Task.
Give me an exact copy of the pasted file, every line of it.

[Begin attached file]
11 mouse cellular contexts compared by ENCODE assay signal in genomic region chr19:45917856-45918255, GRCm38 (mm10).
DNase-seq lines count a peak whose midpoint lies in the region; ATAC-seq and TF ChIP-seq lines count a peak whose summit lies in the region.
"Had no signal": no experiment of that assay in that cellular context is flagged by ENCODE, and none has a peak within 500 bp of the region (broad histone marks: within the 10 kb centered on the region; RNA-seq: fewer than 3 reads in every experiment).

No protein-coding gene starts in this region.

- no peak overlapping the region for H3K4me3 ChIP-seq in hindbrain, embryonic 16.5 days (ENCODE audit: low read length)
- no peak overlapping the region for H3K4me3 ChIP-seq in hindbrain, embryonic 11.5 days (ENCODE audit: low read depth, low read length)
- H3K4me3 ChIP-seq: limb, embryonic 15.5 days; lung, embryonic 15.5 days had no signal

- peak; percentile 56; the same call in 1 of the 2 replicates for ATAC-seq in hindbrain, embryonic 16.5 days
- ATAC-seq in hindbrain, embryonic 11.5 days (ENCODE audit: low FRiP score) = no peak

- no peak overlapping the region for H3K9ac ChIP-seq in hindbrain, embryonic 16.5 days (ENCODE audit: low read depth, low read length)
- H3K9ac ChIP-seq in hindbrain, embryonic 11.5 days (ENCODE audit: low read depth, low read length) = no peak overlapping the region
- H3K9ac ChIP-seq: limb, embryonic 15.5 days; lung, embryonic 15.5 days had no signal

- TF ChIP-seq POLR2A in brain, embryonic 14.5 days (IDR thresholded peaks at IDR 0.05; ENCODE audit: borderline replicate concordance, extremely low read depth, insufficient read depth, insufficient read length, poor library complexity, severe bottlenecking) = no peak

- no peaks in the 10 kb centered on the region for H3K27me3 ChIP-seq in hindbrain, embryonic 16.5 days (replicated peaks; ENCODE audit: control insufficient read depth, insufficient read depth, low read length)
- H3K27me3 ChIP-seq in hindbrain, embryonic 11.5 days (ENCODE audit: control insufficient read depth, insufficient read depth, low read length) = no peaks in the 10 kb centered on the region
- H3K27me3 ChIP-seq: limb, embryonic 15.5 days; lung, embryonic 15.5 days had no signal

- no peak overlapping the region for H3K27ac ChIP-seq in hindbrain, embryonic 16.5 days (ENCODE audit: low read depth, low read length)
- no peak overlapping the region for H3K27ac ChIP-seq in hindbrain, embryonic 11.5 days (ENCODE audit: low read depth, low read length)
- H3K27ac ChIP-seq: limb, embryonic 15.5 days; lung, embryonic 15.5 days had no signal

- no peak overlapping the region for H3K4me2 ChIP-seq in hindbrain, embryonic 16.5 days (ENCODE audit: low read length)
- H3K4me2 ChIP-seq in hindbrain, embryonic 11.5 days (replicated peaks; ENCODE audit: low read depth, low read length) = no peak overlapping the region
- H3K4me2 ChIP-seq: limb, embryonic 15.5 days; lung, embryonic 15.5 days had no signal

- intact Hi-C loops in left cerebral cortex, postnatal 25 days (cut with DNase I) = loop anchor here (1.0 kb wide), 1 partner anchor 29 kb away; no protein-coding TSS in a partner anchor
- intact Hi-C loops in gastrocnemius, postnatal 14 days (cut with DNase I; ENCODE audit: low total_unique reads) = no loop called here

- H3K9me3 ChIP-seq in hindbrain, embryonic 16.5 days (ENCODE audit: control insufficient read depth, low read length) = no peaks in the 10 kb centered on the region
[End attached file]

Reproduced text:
11 mouse cellular contexts compared by ENCODE assay signal in genomic region chr19:45917856-45918255, GRCm38 (mm10).
DNase-seq lines count a peak whose midpoint lies in the region; ATAC-seq and TF ChIP-seq lines count a peak whose summit lies in the region.
"Had no signal": no experiment of that assay in that cellular context is flagged by ENCODE, and none has a peak within 500 bp of the region (broad histone marks: within the 10 kb centered on the region; RNA-seq: fewer than 3 reads in every experiment).

No protein-coding gene starts in this region.

- no peak overlapping the region for H3K4me3 ChIP-seq in hindbrain, embryonic 16.5 days (ENCODE audit: low read length)
- no peak overlapping the region for H3K4me3 ChIP-seq in hindbrain, embryonic 11.5 days (ENCODE audit: low read depth, low read length)
- H3K4me3 ChIP-seq: limb, embryonic 15.5 days; lung, embryonic 15.5 days had no signal

- peak; percentile 56; the same call in 1 of the 2 replicates for ATAC-seq in hindbrain, embryonic 16.5 days
- ATAC-seq in hindbrain, embryonic 11.5 days (ENCODE audit: low FRiP score) = no peak

- no peak overlapping the region for H3K9ac ChIP-seq in hindbrain, embryonic 16.5 days (ENCODE audit: low read depth, low read length)
- H3K9ac ChIP-seq in hindbrain, embryonic 11.5 days (ENCODE audit: low read depth, low read length) = no peak overlapping the region
- H3K9ac ChIP-seq: limb, embryonic 15.5 days; lung, embryonic 15.5 days had no signal

- TF ChIP-seq POLR2A in brain, embryonic 14.5 days (IDR thresholded peaks at IDR 0.05; ENCODE audit: borderline replicate concordance, extremely low read depth, insufficient read depth, insufficient read length, poor library complexity, severe bottlenecking) = no peak

- no peaks in the 10 kb centered on the region for H3K27me3 ChIP-seq in hindbrain, embryonic 16.5 days (replicated peaks; ENCODE audit: control insufficient read depth, insufficient read depth, low read length)
- H3K27me3 ChIP-seq in hindbrain, embryonic 11.5 days (ENCODE audit: control insufficient read depth, insufficient read depth, low read length) = no peaks in the 10 kb centered on the region
- H3K27me3 ChIP-seq: limb, embryonic 15.5 days; lung, embryonic 15.5 days had no signal

- no peak overlapping the region for H3K27ac ChIP-seq in hindbrain, embryonic 16.5 days (ENCODE audit: low read depth, low read length)
- no peak overlapping the region for H3K27ac ChIP-seq in hindbrain, embryonic 11.5 days (ENCODE audit: low read depth, low read length)
- H3K27ac ChIP-seq: limb, embryonic 15.5 days; lung, embryonic 15.5 days had no signal

- no peak overlapping the region for H3K4me2 ChIP-seq in hindbrain, embryonic 16.5 days (ENCODE audit: low read length)
- H3K4me2 ChIP-seq in hindbrain, embryonic 11.5 days (replicated peaks; ENCODE audit: low read depth, low read length) = no peak overlapping the region
- H3K4me2 ChIP-seq: limb, embryonic 15.5 days; lung, embryonic 15.5 days had no signal

- intact Hi-C loops in left cerebral cortex, postnatal 25 days (cut with DNase I) = loop anchor here (1.0 kb wide), 1 partner anchor 29 kb away; no protein-coding TSS in a partner anchor
- intact Hi-C loops in gastrocnemius, postnatal 14 days (cut with DNase I; ENCODE audit: low total_unique reads) = no loop called here

- H3K9me3 ChIP-seq in hindbrain, embryonic 16.5 days (ENCODE audit: control insufficient read depth, low read length) = no peaks in the 10 kb centered on the region